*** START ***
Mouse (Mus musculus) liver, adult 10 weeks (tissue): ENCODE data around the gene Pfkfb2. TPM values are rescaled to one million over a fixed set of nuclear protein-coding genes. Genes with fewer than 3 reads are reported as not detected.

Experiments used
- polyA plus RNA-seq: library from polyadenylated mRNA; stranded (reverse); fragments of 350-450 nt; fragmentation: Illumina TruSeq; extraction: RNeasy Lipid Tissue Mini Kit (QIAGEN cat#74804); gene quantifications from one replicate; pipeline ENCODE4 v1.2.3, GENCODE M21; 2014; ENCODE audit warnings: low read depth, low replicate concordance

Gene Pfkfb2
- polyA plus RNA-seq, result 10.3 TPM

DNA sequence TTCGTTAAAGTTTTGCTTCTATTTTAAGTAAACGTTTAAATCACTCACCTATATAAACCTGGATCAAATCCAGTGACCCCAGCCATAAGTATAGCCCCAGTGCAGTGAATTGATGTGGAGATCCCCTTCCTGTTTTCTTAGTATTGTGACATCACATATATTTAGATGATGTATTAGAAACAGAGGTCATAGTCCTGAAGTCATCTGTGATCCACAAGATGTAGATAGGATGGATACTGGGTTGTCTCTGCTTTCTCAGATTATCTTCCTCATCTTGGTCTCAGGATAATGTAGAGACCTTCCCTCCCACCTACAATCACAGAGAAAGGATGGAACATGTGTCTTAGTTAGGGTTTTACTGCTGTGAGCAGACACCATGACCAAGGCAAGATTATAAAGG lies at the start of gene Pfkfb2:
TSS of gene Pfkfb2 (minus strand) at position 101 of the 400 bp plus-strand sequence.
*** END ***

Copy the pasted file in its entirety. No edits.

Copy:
Mouse (Mus musculus) liver, adult 10 weeks (tissue): ENCODE data around the gene Pfkfb2. TPM values are rescaled to one million over a fixed set of nuclear protein-coding genes. Genes with fewer than 3 reads are reported as not detected.

Experiments used
- polyA plus RNA-seq: library from polyadenylated mRNA; stranded (reverse); fragments of 350-450 nt; fragmentation: Illumina TruSeq; extraction: RNeasy Lipid Tissue Mini Kit (QIAGEN cat#74804); gene quantifications from one replicate; pipeline ENCODE4 v1.2.3, GENCODE M21; 2014; ENCODE audit warnings: low read depth, low replicate concordance

Gene Pfkfb2
- polyA plus RNA-seq, result 10.3 TPM

DNA sequence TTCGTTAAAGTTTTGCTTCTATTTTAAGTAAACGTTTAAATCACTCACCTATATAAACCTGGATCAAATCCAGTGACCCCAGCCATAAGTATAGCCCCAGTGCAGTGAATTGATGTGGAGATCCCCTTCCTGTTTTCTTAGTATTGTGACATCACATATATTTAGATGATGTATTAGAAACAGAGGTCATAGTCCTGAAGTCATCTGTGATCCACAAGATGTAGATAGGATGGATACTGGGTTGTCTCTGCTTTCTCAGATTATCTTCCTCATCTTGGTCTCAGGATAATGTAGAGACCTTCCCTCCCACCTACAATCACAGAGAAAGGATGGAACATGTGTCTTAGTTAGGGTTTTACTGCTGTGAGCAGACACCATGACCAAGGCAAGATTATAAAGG lies at the start of gene Pfkfb2:
TSS of gene Pfkfb2 (minus strand) at position 101 of the 400 bp plus-strand sequence.